Sony Corp. is expected to stop making entry-level and mid-range smartphones in the future, a news-agency reported on Thursday. The company is projected to cut its annual sales target for smartphones for the second time this year.
Originally Sony planned to sell 50 million smartphones this fiscal year (which ends on the 31st of March, 2015), but in July it revised the forecast and lowered its target to 43 million units. On the 31st of October, 2014, Sony may again lower its projections, reports Bloomberg news-agency citing a source familiar with the matter.
One of the reasons why Sony will be unable to sell 50 million smartphones this fiscal year is increased competition in China. Huawei Technologies, Lenovo Group and Xiaomi Corp. have outsold Sony on that market. The aforementioned companies sell advanced smartphones for as low as $100 in China, capturing market share away from Sony and other companies.
In a bid to avoid a price-war, Sony may withdraw from low-cost handset business and concentrate on high-end models for Japan, Europe and the U.S., the Yomiuri newspaper reported on Thursday. Last month Sony did say that that it was considering changing its mobile strategy in certain regions and focus on high-end devices.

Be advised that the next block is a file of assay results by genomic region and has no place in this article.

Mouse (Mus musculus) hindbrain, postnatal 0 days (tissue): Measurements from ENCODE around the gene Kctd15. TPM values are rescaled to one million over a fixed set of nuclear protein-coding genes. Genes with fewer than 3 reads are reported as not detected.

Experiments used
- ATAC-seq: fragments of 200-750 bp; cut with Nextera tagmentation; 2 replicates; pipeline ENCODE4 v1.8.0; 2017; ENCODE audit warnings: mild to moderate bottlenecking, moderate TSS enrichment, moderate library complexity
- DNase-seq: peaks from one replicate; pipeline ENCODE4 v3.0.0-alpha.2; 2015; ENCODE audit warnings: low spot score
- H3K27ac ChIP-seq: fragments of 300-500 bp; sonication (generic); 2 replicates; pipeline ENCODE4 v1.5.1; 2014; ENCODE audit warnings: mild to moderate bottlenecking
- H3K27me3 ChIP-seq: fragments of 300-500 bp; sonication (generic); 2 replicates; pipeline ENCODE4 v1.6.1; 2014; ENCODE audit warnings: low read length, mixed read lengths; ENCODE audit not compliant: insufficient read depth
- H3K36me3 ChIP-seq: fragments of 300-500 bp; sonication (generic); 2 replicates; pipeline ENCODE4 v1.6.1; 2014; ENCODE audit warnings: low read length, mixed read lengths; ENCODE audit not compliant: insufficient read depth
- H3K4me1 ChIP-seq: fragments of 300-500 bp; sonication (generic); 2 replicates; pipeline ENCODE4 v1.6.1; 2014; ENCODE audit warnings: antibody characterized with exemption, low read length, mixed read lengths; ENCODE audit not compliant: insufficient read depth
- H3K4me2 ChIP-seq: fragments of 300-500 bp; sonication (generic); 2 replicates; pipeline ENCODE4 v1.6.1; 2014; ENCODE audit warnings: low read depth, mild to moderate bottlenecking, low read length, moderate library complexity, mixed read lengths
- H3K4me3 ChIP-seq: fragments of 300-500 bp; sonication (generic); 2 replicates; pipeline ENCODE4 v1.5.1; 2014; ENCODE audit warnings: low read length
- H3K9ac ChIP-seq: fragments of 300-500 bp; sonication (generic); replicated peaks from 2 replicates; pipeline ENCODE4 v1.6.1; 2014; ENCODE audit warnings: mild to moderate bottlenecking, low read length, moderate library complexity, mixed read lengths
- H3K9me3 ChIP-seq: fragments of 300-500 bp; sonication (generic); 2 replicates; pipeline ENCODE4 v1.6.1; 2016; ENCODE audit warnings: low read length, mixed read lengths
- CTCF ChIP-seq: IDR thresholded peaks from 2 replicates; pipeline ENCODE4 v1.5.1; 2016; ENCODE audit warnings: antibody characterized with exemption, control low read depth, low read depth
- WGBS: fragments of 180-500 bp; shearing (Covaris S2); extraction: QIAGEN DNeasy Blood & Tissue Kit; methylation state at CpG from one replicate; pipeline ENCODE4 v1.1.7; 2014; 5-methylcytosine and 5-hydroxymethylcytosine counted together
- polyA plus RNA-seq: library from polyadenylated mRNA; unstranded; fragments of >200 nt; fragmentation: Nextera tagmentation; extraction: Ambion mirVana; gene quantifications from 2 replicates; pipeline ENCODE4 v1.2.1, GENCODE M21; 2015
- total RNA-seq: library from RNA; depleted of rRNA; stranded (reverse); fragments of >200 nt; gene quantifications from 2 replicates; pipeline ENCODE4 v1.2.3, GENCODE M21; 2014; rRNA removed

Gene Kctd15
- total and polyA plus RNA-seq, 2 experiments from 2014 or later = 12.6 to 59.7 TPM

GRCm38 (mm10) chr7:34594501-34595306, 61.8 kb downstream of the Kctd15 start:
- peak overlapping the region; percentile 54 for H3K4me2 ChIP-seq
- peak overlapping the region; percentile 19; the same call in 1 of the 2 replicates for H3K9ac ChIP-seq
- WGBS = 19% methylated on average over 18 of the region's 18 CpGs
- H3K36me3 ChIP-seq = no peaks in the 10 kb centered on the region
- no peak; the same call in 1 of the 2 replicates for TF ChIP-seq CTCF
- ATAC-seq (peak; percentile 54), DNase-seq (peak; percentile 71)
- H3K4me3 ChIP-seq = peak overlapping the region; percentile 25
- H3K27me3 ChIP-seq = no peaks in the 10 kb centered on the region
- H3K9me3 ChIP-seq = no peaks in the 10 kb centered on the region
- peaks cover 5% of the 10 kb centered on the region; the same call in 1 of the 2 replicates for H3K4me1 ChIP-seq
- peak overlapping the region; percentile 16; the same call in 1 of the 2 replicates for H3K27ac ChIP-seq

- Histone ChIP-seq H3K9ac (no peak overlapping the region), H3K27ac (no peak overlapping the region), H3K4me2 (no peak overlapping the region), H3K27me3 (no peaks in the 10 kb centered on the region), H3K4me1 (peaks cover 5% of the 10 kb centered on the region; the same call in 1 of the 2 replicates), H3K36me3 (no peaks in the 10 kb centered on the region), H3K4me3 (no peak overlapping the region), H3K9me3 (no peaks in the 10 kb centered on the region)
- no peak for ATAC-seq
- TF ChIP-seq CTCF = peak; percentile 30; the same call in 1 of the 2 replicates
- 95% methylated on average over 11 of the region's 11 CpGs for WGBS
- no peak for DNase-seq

Sony last month widened its annual loss forecast to ¥230 billion ($2.1291 billion, €1.6824 billion, £1.3277 billion), citing a ¥180 billion yen ($1.6663 billion, €1.3166 billion, £1.0391 billion) charge in the smartphone business.
Sony did not comment on the news-story.
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KitGuru Says: Perhaps, it makes a lot of sense for Sony to leave emerging markets and focus on high-end devices for Japan, Europe and the U.S. However, several years down the road companies like Huawei, Lenovo and Xiaomi will address these markets with their high-end smartphones. What will Sony do then?